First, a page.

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Reading & Writing in the Disciplines

Bringing It All Together – History/Social Studies

Integrating Reading and Writing

This final unit presents ways to integrate the reading and writing methods covered in the previous units into classroom instruction. It also includes ways of considering student progress toward goals over the course of an academic term. Taken together, the sections in this unit provide guidelines for engaging students in analytical and critical thought about topics in history and social studies. Such analytical and critical thought is applicable beyond history and social studies instruction—from understanding sources of information on the Internet to critiquing the positions of interest groups.

Video and Reflection: Revisit Reading and Writing in History as an example of bringing reading and writing together in studying history. You may want to take notes on the questions below.

  • Before you watch: Think through this entire history/social studies series of units. What are the key ideas you’ve learned about so far? How does reading relate to writing in history?
  • Watch the video: As you watch, consider how the different teachers and experts link history with reading and/or writing. What learning goals do the different classrooms appear to have for students?
  • Reflect: How might the ideas about incorporating reading and writing in history and social studies be adapted to fit into your classroom?


Developing historical thinking skills is not a one-time lesson, but rather is something that should be engaged in throughout the school year in order to build deeper understanding and critical thinking. Inquiry is a critical process that requires long-term practice. Therefore, it is important to remember to begin by selecting goals (whether from the NCSS C3 Framework, Common Core, or state content/skill standards) for the entire year and focus on those goals consistently throughout the year. Developing students’ literacy skills requires continued attention over the long term and is not accomplished after one or two lessons. In order to measure student progress toward learning goals, teachers should design ways for tracking student progress.

Video and Reflection: Watch History in the Real World: A Documentary Filmmaker as an example of how to integrate reading, writing, and history/social studies in the real. You may want to take notes on the questions below.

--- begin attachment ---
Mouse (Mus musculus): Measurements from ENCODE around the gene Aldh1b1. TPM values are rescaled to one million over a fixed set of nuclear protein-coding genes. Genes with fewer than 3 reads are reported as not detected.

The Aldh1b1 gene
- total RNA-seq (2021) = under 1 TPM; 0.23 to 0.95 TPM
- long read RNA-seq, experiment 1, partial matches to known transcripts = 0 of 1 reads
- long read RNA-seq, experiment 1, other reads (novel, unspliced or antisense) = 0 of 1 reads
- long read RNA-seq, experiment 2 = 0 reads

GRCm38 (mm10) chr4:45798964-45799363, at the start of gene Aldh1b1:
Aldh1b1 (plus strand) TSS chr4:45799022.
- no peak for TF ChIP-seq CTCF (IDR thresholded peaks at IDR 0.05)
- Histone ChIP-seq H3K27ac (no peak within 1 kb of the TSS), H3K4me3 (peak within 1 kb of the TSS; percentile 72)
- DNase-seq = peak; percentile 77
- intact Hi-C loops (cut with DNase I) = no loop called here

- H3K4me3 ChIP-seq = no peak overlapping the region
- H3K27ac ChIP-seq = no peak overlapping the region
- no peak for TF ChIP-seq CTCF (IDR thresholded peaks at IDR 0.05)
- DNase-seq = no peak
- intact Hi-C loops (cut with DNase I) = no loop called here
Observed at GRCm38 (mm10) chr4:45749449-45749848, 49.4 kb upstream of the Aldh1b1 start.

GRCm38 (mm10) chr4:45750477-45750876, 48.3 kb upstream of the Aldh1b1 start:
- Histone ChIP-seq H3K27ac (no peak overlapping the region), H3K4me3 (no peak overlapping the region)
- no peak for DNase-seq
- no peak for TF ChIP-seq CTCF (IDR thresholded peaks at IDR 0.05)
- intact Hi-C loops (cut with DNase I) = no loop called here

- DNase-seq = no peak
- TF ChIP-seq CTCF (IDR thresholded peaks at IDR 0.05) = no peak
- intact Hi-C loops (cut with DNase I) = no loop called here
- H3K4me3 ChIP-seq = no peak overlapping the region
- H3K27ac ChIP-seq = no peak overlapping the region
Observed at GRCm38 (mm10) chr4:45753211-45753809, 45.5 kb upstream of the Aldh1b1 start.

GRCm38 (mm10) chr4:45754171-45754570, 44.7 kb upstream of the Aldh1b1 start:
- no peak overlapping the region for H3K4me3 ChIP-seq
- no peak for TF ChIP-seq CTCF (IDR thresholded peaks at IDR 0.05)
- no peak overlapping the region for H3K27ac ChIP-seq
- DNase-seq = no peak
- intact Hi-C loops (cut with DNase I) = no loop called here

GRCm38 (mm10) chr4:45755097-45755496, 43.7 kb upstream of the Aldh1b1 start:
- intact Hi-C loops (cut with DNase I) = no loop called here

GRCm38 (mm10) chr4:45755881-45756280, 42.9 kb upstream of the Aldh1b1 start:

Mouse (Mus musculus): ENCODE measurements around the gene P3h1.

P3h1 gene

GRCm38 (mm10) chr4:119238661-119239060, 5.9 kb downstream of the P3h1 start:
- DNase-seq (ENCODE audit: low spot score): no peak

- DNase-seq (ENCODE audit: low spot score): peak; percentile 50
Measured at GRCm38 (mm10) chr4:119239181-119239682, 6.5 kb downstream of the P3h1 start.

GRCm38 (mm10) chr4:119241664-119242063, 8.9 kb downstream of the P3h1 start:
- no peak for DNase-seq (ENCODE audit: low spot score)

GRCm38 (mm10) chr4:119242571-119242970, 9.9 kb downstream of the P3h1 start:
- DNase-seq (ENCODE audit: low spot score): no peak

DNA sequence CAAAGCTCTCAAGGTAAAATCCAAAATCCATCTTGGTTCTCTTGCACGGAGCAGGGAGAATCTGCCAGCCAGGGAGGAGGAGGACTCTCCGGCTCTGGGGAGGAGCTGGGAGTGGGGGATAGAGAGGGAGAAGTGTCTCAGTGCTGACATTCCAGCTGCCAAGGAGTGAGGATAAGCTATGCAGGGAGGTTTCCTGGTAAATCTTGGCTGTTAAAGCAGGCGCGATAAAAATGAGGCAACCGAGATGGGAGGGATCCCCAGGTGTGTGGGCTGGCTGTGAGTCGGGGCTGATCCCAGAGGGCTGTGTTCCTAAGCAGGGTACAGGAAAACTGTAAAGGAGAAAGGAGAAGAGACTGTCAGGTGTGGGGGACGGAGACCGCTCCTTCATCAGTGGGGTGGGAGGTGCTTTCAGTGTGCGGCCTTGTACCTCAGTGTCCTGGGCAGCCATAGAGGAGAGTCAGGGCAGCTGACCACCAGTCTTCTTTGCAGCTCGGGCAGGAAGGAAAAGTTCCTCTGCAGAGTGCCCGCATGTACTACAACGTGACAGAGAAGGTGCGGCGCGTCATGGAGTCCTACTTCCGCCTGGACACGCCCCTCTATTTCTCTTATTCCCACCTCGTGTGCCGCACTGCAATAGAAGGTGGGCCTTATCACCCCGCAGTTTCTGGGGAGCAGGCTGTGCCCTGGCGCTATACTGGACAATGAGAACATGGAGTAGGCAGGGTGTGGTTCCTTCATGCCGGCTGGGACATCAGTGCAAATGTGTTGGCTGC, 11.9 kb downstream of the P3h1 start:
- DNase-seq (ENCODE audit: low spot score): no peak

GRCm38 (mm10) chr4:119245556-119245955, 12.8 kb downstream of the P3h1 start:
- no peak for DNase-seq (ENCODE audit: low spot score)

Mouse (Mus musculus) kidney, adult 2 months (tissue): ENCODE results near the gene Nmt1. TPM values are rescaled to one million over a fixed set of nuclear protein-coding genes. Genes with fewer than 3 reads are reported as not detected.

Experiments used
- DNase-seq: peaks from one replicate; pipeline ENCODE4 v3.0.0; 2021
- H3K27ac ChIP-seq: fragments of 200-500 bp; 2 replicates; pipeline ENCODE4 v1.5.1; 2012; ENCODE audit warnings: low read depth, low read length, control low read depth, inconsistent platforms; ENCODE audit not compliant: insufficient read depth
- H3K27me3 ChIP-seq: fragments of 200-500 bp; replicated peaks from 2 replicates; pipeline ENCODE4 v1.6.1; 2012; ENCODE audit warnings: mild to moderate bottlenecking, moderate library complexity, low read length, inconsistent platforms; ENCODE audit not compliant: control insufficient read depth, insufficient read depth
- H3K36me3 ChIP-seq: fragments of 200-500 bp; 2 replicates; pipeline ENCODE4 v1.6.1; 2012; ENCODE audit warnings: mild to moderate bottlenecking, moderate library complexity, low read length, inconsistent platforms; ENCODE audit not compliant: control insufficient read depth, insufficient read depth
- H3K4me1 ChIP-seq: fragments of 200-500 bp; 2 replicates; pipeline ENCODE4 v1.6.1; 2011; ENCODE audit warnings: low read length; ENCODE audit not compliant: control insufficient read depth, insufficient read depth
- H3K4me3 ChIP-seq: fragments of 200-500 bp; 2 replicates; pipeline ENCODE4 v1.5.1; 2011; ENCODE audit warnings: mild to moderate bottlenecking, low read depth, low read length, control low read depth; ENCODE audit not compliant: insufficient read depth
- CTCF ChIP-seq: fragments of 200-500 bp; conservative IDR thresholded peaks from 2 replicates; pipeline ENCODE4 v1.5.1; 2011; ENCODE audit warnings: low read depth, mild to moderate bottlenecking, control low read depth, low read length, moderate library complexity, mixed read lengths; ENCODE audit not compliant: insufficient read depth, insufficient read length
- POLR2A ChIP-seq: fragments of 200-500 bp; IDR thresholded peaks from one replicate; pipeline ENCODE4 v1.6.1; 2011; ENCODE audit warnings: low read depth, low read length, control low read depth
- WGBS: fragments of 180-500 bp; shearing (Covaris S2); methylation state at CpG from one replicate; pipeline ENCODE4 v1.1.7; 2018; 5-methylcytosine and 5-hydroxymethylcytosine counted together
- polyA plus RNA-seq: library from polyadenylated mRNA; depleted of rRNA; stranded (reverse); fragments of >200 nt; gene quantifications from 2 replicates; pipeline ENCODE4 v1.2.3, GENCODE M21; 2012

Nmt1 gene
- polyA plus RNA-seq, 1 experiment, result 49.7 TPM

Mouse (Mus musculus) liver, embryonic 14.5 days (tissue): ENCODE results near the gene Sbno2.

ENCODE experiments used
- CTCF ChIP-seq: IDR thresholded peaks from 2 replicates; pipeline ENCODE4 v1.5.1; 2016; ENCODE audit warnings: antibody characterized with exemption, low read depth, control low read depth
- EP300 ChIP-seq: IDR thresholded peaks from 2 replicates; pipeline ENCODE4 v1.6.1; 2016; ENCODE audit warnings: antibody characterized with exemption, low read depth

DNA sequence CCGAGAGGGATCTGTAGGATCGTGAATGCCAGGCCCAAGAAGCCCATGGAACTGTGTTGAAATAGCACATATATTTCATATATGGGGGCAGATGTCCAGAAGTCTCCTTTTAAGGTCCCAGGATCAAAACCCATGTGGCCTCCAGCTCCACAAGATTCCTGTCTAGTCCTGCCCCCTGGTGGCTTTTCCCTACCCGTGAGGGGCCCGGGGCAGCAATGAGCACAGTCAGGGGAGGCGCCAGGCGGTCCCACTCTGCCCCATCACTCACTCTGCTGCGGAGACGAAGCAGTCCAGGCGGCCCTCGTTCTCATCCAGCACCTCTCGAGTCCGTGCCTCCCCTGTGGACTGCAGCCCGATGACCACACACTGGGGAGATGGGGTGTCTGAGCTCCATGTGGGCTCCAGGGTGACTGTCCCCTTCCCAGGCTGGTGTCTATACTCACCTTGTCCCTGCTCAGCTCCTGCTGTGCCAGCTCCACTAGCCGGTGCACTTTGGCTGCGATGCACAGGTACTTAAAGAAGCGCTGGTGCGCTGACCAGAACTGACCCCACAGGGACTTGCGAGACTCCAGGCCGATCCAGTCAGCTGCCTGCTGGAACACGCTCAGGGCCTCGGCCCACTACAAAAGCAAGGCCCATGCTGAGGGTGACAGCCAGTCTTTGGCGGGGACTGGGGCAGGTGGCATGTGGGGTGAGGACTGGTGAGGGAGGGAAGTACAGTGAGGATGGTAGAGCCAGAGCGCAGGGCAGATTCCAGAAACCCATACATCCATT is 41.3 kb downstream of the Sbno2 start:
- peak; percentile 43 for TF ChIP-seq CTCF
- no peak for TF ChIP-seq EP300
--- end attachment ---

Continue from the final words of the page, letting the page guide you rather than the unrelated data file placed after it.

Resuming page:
• Before you watch: Where do you see people reading, writing, and/or learning or using history in the real world?
  • Watch the video: As you watch, notice how documentarian Laurens Grant integrates reading, writing, and history in her work.
  • Reflect: What aspects of Ms. Grant’s work would be meaningful to students? What ideas from this video clip could you use and build on in your teaching?

Video and Reflection: Now watch Creating a Classroom Culture as an example of using standards to track student progress. You may want to take notes on the questions below.

  • Before you watch: What learning goals do you think are most important to support and assess? How do you gather information about students’ progress?
  • Watch the video: As you watch, consider the goals that Ms. Masland has for her students. How does she track students’ progress and use this information to support their learning?
  • Reflect: What ideas about tracking student progress from this video could be adapted to support students’ learning in your classroom?


A few scholars and researchers have undertaken work that aims to incorporate disciplinary literacy practices into classroom instruction. Abby Reisman at Stanford has designed the document-based lesson, or DBL, as a frame for a predictable and repeatable sequence that engages students in the process of historical inquiry. This type of lesson has been used successfully in diverse classrooms to improve high school students’ historical thinking, reading, and knowledge as well as their reading comprehension.

In another research project, Chauncey Monte-Sano of the University of Michigan, Susan De La Paz of the University of Maryland, and Mark Felton of San Jose State University added writing to the elements of a DBL. Their project, taken up in diverse middle school classrooms, showed that such lessons improve the argument and historical writing of students.

The DBL with incorporated writing brings together the various aspects of disciplinary inquiry that have been covered in the units of this course. The primary components of such a DBL with writing are:

  • An essential question to frame inquiry
  • A set of related historical sources to be used as evidence
  • Development of background knowledge
  • Historical inquiry into sources
  • Discussion
  • Writing and supporting a claim/argument

In a DBL with writing, students take part in an open-ended investigation while connecting content knowledge with disciplinary inquiry into the content. They learn that facts are constructed through interpretation and not memorized. By learning this, students themselves are encouraged to make their own interpretations about the sources they read. DBLs naturally integrate reading, writing, and thinking. In short, the DBL is an investigation by design; something with which teachers can develop their own style of materials for use in their classrooms.

Explore: View Rosa Parks: Writing Assignment [PDF] for an example of how to incorporate writing into a DBL.